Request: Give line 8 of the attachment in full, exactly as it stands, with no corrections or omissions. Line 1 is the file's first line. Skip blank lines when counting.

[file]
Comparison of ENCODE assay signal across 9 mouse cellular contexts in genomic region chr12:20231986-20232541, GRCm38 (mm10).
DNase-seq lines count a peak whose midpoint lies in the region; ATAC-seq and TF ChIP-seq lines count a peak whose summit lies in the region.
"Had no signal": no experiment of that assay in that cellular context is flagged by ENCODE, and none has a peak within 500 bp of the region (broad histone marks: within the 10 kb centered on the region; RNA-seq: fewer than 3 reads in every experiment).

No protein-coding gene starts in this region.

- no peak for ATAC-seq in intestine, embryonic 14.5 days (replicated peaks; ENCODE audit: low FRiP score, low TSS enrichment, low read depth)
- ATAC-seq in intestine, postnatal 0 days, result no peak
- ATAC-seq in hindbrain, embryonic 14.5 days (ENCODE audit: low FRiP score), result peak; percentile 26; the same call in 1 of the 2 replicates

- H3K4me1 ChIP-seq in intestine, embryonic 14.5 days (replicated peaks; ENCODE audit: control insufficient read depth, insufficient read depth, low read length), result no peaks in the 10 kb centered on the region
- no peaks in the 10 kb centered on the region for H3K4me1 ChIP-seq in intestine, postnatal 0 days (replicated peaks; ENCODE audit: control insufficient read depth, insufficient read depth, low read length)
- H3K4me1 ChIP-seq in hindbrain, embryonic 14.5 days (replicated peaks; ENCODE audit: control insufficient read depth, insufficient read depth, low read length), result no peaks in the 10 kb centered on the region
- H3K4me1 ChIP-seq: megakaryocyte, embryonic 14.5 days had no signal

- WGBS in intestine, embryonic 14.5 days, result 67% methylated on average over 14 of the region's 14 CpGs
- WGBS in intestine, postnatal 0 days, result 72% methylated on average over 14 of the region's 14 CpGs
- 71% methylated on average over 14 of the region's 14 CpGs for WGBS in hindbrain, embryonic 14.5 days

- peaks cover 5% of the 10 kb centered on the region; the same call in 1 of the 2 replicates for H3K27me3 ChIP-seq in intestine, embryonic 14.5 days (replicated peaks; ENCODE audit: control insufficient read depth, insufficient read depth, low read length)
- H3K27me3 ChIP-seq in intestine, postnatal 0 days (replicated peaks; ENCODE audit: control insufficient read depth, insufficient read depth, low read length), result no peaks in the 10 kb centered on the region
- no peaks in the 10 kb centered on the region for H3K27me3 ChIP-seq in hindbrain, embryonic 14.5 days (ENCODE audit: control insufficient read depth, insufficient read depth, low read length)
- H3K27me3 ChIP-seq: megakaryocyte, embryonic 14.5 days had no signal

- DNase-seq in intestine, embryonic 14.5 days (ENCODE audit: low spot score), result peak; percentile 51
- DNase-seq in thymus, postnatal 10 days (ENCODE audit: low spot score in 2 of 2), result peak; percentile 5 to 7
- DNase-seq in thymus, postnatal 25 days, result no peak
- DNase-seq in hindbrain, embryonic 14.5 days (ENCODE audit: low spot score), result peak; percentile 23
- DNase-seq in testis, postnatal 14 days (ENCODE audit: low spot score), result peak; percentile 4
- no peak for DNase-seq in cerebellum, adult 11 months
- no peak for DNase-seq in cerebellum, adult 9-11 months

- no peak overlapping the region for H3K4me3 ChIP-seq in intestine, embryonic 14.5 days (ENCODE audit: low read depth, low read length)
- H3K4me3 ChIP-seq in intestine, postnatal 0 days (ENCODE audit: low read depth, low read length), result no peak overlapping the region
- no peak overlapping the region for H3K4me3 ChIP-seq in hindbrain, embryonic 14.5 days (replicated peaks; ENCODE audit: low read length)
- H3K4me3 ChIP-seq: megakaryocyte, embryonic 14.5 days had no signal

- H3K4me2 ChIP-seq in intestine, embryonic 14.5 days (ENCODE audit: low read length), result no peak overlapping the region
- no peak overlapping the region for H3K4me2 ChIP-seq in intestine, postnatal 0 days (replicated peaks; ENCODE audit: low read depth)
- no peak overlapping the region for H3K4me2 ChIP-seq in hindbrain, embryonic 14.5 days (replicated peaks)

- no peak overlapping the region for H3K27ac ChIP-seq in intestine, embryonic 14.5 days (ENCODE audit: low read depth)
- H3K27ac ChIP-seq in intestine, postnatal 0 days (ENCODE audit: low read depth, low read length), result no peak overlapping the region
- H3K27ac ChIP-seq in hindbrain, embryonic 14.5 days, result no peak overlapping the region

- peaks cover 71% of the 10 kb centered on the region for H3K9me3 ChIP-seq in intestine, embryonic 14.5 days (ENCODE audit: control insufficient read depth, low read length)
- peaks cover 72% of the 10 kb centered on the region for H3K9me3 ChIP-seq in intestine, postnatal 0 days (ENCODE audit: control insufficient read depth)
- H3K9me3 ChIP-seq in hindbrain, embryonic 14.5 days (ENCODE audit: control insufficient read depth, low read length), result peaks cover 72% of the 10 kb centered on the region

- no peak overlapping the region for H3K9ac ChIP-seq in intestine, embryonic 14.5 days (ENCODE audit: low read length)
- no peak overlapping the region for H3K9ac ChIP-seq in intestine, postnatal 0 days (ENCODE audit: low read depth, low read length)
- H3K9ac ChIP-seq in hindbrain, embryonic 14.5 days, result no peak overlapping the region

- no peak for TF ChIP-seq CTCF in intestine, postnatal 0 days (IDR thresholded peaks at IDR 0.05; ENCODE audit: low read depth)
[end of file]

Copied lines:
- H3K4me1 ChIP-seq in intestine, embryonic 14.5 days (replicated peaks; ENCODE audit: control insufficient read depth, insufficient read depth, low read length), result no peaks in the 10 kb centered on the region